There is a marked contrast between approaches to water management in the lower, previously dammed section of the river versus the upper watershed. In the upper watershed, Friends of the Teton River has built a 10-year legacy of collaborative, science-based watershed management. Since 2000, we have worked closely with our community, and with local, state, and federal agencies to make great strides in restoring clean water, healthy streams and abundant fisheries in the Teton Watershed, using sound science as our guide. We have found that water can have the power to unite the seemingly divergent interests of irrigators, anglers, developers, policy-makers, and conservation groups. Collaboration allows us to build bridges with our neighbors, and find creative, locally derived solutions that benefit the watershed and the people who live and work within it. Our stakeholder-driven, watershed-scale approach has been widely recognized as innovative and effective by the Bonneville Environmental Foundation, the Idaho Governor’s Office of Species Conservation, the National Fish and Wildlife Foundation, 1% for the Tetons, and many others.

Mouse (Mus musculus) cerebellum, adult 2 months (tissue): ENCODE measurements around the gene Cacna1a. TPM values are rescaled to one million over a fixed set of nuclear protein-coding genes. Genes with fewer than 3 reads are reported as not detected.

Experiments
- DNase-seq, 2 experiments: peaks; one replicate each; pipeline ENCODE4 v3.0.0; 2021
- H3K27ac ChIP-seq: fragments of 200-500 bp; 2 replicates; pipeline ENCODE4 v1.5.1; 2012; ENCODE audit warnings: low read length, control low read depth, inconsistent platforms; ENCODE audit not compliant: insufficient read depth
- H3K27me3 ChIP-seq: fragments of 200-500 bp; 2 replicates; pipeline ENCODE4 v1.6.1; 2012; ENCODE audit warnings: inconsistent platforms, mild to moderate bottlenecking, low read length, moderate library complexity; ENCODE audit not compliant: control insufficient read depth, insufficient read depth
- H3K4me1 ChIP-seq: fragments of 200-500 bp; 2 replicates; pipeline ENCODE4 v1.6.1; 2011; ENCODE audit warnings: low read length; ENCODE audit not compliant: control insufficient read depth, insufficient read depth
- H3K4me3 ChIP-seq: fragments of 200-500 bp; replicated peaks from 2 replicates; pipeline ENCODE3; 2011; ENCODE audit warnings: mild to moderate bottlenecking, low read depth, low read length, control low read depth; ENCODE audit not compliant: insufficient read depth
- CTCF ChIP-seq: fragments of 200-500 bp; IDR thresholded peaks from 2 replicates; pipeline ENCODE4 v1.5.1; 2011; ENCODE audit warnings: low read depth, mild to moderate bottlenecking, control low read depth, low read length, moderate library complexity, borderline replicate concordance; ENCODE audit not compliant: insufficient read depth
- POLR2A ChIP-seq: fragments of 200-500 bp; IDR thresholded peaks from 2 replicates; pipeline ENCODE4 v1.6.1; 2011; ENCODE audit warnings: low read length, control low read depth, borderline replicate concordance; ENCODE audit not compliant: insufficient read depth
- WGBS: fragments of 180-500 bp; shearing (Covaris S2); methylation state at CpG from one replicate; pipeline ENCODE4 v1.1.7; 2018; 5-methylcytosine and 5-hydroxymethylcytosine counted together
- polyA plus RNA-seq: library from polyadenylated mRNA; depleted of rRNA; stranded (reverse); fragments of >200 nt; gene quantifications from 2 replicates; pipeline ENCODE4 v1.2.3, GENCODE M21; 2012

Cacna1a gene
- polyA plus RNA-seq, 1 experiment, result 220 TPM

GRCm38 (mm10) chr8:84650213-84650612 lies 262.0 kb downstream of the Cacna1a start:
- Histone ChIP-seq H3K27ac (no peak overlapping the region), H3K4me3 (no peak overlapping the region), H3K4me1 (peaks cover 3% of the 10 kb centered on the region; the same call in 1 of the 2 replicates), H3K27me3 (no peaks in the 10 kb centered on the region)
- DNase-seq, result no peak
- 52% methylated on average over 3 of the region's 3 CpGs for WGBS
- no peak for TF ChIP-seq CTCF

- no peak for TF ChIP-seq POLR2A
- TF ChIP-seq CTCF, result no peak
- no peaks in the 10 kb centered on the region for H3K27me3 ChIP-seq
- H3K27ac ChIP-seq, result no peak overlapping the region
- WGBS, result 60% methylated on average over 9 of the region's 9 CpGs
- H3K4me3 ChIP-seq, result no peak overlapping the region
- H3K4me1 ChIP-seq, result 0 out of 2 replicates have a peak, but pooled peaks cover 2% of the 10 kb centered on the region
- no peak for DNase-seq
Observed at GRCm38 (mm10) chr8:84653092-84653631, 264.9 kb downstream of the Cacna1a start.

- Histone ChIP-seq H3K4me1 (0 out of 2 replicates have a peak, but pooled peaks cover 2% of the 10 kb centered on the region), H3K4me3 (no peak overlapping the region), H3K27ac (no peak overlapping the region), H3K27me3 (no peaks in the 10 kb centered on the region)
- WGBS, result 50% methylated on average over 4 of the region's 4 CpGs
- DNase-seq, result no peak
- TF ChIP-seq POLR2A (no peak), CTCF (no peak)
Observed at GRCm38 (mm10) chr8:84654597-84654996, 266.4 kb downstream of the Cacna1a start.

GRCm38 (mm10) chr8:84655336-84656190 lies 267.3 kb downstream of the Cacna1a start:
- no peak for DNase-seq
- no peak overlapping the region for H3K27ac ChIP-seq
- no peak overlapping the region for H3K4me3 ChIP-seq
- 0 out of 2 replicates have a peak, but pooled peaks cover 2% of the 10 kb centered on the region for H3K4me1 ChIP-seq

We are currently at a critical juncture for the Teton Watershed. At the same time that Friends of the Teton River and our partners are making huge strides in restoring the upper watershed, a rebuild of a dam on the lower river would decimate one of the last strongholds for the native Yellowstone cutthroat trout we have worked so hard to protect. At a time when we are making great progress in restoring habitat and removing barriers to trout migration in the upper watershed, we could lose one of the last truly wild river canyons in the Western U.S. Frriends of the Teton River and other conservation groups such as Trout Unlimited are building strong coalitions between previously antagonistic stakeholders, and finding new and effective water management strategies that support adequate water for both agriculture and a thriving native trout fishery. We have found time and again in the upper Teton watershed that a local community can work together to create a place where water supports a vibrant and diverse local economy. It is time for us to move forward, away from an era of dam-building, and toward an era of innovative solutions that meld ecology with economics, and that involve local communities in creating a sustainable future.